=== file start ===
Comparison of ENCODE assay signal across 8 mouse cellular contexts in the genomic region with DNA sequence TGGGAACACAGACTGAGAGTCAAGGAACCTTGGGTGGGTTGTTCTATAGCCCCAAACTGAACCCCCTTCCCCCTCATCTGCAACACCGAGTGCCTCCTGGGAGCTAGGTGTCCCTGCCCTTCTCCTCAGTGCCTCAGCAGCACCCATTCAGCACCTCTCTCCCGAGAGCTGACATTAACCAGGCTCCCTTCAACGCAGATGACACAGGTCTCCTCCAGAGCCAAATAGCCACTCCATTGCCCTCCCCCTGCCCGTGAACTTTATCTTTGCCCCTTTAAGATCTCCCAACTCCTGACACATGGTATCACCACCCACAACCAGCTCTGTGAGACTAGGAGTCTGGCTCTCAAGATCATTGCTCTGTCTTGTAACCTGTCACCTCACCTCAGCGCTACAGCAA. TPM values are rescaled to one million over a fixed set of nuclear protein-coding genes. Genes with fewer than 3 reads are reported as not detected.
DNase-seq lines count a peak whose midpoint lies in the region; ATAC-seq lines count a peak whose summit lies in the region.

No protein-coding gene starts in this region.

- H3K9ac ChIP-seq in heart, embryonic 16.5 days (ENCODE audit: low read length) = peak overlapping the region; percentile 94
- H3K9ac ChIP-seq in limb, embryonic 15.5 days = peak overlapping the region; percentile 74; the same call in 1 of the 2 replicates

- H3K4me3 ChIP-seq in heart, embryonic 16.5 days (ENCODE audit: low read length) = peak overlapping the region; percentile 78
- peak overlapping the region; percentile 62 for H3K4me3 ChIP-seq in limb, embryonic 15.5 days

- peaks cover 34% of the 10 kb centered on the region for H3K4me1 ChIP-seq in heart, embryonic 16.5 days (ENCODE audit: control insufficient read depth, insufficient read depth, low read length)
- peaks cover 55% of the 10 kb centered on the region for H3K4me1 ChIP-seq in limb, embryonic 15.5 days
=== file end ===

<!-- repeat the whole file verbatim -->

Comparison of ENCODE assay signal across 8 mouse cellular contexts in the genomic region with DNA sequence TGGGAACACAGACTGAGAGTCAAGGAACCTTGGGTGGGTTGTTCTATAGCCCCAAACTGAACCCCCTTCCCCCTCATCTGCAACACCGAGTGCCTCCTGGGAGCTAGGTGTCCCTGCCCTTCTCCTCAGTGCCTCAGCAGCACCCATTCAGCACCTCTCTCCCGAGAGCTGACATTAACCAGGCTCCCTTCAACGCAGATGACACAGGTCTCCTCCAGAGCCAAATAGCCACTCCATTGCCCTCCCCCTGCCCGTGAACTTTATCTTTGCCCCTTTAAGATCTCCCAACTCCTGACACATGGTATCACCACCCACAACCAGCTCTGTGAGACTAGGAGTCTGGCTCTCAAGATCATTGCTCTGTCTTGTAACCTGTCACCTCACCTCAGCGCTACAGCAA. TPM values are rescaled to one million over a fixed set of nuclear protein-coding genes. Genes with fewer than 3 reads are reported as not detected.
DNase-seq lines count a peak whose midpoint lies in the region; ATAC-seq lines count a peak whose summit lies in the region.

No protein-coding gene starts in this region.

- H3K9ac ChIP-seq in heart, embryonic 16.5 days (ENCODE audit: low read length) = peak overlapping the region; percentile 94
- H3K9ac ChIP-seq in limb, embryonic 15.5 days = peak overlapping the region; percentile 74; the same call in 1 of the 2 replicates

- H3K4me3 ChIP-seq in heart, embryonic 16.5 days (ENCODE audit: low read length) = peak overlapping the region; percentile 78
- peak overlapping the region; percentile 62 for H3K4me3 ChIP-seq in limb, embryonic 15.5 days

- peaks cover 34% of the 10 kb centered on the region for H3K4me1 ChIP-seq in heart, embryonic 16.5 days (ENCODE audit: control insufficient read depth, insufficient read depth, low read length)
- peaks cover 55% of the 10 kb centered on the region for H3K4me1 ChIP-seq in limb, embryonic 15.5 days